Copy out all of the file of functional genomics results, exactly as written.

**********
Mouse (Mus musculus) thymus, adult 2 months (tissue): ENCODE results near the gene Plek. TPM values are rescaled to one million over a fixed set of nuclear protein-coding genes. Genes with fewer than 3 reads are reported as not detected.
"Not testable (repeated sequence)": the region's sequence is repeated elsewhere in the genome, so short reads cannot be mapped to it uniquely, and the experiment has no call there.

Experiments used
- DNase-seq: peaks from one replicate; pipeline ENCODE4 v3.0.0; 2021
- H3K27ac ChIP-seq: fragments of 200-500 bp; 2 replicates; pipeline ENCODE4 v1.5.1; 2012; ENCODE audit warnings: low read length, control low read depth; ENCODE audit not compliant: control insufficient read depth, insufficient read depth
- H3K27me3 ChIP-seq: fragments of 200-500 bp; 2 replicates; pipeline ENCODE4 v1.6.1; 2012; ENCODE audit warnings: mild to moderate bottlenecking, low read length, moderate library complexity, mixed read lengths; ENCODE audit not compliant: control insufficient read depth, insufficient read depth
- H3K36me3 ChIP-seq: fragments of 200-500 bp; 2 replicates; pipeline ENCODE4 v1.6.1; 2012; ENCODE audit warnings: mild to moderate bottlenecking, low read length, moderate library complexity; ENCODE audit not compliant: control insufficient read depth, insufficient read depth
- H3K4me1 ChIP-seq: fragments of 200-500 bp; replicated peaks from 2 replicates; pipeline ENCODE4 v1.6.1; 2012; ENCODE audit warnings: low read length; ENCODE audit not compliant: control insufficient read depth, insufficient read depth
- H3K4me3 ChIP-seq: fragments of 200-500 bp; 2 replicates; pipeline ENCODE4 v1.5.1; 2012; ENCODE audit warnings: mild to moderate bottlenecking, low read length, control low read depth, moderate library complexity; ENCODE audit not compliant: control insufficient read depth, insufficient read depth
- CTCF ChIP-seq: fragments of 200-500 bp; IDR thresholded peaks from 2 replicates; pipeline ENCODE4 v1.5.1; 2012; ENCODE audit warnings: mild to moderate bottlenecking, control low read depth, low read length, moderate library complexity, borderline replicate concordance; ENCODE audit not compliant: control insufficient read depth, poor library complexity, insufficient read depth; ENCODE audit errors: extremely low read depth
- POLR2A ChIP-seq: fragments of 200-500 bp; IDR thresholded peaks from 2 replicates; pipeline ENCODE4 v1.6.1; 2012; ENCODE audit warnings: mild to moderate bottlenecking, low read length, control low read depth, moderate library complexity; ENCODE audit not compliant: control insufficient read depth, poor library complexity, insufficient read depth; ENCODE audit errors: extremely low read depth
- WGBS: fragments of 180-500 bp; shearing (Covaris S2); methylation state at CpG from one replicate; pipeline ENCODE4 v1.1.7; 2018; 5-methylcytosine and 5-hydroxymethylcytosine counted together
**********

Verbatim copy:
Mouse (Mus musculus) thymus, adult 2 months (tissue): ENCODE results near the gene Plek. TPM values are rescaled to one million over a fixed set of nuclear protein-coding genes. Genes with fewer than 3 reads are reported as not detected.
"Not testable (repeated sequence)": the region's sequence is repeated elsewhere in the genome, so short reads cannot be mapped to it uniquely, and the experiment has no call there.

Experiments used
- DNase-seq: peaks from one replicate; pipeline ENCODE4 v3.0.0; 2021
- H3K27ac ChIP-seq: fragments of 200-500 bp; 2 replicates; pipeline ENCODE4 v1.5.1; 2012; ENCODE audit warnings: low read length, control low read depth; ENCODE audit not compliant: control insufficient read depth, insufficient read depth
- H3K27me3 ChIP-seq: fragments of 200-500 bp; 2 replicates; pipeline ENCODE4 v1.6.1; 2012; ENCODE audit warnings: mild to moderate bottlenecking, low read length, moderate library complexity, mixed read lengths; ENCODE audit not compliant: control insufficient read depth, insufficient read depth
- H3K36me3 ChIP-seq: fragments of 200-500 bp; 2 replicates; pipeline ENCODE4 v1.6.1; 2012; ENCODE audit warnings: mild to moderate bottlenecking, low read length, moderate library complexity; ENCODE audit not compliant: control insufficient read depth, insufficient read depth
- H3K4me1 ChIP-seq: fragments of 200-500 bp; replicated peaks from 2 replicates; pipeline ENCODE4 v1.6.1; 2012; ENCODE audit warnings: low read length; ENCODE audit not compliant: control insufficient read depth, insufficient read depth
- H3K4me3 ChIP-seq: fragments of 200-500 bp; 2 replicates; pipeline ENCODE4 v1.5.1; 2012; ENCODE audit warnings: mild to moderate bottlenecking, low read length, control low read depth, moderate library complexity; ENCODE audit not compliant: control insufficient read depth, insufficient read depth
- CTCF ChIP-seq: fragments of 200-500 bp; IDR thresholded peaks from 2 replicates; pipeline ENCODE4 v1.5.1; 2012; ENCODE audit warnings: mild to moderate bottlenecking, control low read depth, low read length, moderate library complexity, borderline replicate concordance; ENCODE audit not compliant: control insufficient read depth, poor library complexity, insufficient read depth; ENCODE audit errors: extremely low read depth
- POLR2A ChIP-seq: fragments of 200-500 bp; IDR thresholded peaks from 2 replicates; pipeline ENCODE4 v1.6.1; 2012; ENCODE audit warnings: mild to moderate bottlenecking, low read length, control low read depth, moderate library complexity; ENCODE audit not compliant: control insufficient read depth, poor library complexity, insufficient read depth; ENCODE audit errors: extremely low read depth
- WGBS: fragments of 180-500 bp; shearing (Covaris S2); methylation state at CpG from one replicate; pipeline ENCODE4 v1.1.7; 2018; 5-methylcytosine and 5-hydroxymethylcytosine counted together